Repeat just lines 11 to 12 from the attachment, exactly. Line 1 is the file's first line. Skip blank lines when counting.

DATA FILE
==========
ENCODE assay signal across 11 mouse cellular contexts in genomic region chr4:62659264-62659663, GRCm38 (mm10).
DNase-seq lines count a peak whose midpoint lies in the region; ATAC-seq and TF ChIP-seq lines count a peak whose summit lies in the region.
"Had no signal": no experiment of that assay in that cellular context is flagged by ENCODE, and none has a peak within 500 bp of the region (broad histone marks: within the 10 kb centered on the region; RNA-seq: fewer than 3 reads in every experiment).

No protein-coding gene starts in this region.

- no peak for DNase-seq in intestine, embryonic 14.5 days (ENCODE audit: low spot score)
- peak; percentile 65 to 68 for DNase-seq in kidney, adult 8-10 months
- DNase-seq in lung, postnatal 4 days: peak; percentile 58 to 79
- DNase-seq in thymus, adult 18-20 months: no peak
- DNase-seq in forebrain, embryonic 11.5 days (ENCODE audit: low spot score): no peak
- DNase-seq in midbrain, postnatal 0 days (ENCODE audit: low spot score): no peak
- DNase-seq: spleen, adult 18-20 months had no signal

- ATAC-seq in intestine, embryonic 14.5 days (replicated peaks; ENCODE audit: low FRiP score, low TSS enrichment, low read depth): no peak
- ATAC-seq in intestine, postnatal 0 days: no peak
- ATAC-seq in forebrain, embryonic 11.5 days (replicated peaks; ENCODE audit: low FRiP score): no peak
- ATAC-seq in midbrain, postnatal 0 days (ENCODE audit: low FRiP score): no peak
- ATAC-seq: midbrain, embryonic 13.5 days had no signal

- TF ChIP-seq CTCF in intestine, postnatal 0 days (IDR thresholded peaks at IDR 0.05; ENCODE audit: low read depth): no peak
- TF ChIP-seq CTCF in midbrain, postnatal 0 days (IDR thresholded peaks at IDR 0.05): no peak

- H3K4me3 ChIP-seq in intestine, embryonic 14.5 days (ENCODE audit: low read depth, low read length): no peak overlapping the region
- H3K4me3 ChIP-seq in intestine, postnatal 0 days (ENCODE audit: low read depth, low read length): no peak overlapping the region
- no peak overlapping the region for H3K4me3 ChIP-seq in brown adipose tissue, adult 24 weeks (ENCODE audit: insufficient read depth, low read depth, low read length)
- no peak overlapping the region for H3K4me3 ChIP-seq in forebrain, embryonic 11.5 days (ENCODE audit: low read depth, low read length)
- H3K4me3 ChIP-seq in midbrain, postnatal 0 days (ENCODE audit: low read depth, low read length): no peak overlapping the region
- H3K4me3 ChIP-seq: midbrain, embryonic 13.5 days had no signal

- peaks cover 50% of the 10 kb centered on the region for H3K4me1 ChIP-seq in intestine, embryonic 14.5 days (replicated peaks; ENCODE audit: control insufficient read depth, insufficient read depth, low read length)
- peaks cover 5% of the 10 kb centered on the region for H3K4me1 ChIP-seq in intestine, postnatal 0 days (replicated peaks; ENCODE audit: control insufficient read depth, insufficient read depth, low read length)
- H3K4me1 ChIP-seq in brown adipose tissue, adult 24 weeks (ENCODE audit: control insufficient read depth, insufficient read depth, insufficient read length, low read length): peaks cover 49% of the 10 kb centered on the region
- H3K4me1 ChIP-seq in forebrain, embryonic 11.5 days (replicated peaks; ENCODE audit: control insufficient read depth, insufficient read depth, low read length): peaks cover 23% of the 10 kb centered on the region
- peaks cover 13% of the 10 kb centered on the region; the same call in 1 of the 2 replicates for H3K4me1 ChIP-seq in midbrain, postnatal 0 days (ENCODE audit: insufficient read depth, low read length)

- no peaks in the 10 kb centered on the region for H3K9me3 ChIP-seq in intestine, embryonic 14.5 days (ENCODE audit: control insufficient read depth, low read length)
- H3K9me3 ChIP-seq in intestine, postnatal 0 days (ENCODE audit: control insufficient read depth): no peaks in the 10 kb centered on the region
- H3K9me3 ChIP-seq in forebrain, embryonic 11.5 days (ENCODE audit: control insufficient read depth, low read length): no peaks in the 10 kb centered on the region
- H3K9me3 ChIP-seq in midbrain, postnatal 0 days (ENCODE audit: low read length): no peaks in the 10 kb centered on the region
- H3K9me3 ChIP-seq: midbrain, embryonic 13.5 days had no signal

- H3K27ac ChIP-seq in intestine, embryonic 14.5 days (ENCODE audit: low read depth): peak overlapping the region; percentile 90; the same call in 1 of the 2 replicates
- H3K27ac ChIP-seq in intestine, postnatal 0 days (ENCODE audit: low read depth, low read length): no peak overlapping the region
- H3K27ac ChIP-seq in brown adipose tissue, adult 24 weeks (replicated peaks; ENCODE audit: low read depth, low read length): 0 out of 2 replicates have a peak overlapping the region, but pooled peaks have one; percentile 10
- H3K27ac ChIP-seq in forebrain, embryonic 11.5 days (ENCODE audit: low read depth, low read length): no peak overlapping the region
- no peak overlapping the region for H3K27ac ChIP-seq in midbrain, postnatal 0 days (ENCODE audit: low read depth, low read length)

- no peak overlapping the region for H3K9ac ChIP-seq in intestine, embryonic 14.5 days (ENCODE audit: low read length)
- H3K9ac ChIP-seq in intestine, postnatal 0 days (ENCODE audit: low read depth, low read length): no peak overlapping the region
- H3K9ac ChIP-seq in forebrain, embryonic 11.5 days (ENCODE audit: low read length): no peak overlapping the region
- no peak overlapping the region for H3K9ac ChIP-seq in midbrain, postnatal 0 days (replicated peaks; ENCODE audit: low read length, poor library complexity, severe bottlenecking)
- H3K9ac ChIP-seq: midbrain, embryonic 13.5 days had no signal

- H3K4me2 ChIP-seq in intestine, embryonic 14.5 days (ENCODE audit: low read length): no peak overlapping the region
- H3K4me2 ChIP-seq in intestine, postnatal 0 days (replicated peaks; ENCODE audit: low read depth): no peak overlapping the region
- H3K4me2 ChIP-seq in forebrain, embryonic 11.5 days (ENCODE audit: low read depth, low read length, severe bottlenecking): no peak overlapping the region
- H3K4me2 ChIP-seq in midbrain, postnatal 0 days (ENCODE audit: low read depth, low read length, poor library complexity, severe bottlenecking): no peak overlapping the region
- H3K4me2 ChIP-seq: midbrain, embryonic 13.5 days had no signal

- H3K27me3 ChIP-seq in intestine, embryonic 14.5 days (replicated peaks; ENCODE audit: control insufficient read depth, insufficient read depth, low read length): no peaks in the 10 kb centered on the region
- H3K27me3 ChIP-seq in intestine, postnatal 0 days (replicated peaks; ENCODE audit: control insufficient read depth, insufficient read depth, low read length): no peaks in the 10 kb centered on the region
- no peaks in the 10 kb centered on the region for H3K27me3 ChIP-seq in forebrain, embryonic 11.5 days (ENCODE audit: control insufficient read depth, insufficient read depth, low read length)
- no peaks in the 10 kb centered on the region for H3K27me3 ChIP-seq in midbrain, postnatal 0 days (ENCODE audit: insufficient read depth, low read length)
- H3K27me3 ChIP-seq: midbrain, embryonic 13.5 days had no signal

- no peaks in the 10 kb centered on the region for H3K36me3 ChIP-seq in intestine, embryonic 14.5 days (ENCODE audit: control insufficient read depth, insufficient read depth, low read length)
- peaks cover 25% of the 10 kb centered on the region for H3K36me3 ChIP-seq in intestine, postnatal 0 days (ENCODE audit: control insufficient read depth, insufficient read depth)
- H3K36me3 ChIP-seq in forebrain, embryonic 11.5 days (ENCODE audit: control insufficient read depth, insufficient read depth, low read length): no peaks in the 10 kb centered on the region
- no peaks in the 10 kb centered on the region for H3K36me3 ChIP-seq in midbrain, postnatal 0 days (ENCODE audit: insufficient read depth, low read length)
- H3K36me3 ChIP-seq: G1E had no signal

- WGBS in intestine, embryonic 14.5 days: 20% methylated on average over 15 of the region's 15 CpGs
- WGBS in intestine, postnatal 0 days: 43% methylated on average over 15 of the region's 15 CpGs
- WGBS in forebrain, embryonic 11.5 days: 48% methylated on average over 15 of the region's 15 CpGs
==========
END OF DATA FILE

- DNase-seq: spleen, adult 18-20 months had no signal

- ATAC-seq in intestine, embryonic 14.5 days (replicated peaks; ENCODE audit: low FRiP score, low TSS enrichment, low read depth): no peak